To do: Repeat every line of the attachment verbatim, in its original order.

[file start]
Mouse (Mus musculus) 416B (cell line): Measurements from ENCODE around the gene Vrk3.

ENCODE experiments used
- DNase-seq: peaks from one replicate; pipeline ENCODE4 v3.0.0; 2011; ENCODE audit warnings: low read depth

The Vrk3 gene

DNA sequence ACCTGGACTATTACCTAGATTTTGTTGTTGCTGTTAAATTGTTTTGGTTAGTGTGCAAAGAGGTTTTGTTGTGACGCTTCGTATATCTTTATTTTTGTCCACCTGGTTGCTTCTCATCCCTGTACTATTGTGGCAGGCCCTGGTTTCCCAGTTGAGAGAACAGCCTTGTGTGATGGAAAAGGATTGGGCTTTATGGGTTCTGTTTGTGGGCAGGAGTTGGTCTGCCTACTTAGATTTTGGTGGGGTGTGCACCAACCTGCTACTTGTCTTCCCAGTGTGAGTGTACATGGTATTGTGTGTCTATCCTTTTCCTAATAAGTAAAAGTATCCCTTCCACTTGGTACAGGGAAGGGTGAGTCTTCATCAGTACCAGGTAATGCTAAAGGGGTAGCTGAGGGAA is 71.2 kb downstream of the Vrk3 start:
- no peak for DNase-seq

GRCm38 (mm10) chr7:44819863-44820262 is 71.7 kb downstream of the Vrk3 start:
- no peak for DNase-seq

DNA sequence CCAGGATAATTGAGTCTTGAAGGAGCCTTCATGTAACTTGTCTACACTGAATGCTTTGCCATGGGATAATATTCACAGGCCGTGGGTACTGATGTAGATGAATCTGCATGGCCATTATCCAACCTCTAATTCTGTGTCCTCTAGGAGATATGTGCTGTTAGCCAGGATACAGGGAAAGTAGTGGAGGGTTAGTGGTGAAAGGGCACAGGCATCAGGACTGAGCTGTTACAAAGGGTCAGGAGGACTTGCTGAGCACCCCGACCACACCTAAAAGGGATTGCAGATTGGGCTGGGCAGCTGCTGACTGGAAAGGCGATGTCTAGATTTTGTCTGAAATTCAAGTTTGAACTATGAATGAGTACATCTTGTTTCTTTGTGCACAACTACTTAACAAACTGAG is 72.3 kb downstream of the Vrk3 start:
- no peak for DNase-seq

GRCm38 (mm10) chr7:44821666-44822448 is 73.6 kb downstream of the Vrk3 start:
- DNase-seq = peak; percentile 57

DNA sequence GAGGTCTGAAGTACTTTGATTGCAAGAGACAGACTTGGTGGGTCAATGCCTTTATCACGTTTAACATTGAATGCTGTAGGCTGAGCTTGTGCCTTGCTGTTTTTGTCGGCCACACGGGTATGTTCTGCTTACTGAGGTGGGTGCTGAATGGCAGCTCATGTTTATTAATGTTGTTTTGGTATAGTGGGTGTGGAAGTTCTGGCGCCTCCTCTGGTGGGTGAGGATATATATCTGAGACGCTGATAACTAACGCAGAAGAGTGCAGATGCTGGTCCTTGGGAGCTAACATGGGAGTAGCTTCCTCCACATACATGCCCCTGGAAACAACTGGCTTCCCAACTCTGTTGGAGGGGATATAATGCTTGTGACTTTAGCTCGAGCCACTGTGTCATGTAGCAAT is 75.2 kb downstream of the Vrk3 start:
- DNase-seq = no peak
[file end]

Mouse (Mus musculus) 416B (cell line): Measurements from ENCODE around the gene Vrk3.

ENCODE experiments used
- DNase-seq: peaks from one replicate; pipeline ENCODE4 v3.0.0; 2011; ENCODE audit warnings: low read depth

The Vrk3 gene

DNA sequence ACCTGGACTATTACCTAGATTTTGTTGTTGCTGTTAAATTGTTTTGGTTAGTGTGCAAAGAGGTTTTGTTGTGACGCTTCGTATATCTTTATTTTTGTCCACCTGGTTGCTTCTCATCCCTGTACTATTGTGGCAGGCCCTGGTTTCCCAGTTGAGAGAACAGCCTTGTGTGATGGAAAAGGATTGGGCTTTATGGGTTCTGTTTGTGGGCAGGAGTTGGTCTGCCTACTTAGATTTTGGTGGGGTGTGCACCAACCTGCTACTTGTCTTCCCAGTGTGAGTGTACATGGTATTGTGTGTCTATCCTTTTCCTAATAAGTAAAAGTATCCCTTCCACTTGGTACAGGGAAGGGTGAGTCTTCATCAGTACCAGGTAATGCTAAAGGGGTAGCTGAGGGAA is 71.2 kb downstream of the Vrk3 start:
- no peak for DNase-seq

GRCm38 (mm10) chr7:44819863-44820262 is 71.7 kb downstream of the Vrk3 start:
- no peak for DNase-seq

DNA sequence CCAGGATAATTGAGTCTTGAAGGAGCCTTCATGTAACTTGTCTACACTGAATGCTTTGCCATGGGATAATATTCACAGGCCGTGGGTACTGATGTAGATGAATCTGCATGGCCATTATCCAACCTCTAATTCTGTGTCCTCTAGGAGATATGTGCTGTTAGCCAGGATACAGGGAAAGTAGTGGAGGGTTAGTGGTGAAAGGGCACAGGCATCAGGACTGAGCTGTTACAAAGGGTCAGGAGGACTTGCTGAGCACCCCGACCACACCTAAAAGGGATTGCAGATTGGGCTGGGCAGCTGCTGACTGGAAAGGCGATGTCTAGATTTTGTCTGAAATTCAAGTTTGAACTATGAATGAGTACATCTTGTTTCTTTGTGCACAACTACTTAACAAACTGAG is 72.3 kb downstream of the Vrk3 start:
- no peak for DNase-seq

GRCm38 (mm10) chr7:44821666-44822448 is 73.6 kb downstream of the Vrk3 start:
- DNase-seq = peak; percentile 57

DNA sequence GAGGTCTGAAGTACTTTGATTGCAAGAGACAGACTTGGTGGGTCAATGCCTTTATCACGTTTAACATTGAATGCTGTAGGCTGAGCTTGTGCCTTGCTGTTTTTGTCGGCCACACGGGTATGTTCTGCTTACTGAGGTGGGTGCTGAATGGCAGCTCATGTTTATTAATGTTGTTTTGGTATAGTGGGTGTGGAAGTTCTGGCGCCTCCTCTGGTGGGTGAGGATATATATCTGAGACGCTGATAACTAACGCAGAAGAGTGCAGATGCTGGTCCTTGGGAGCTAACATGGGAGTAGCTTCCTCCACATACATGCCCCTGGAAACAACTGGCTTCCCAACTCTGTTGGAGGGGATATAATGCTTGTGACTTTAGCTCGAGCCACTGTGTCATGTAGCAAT is 75.2 kb downstream of the Vrk3 start:
- DNase-seq = no peak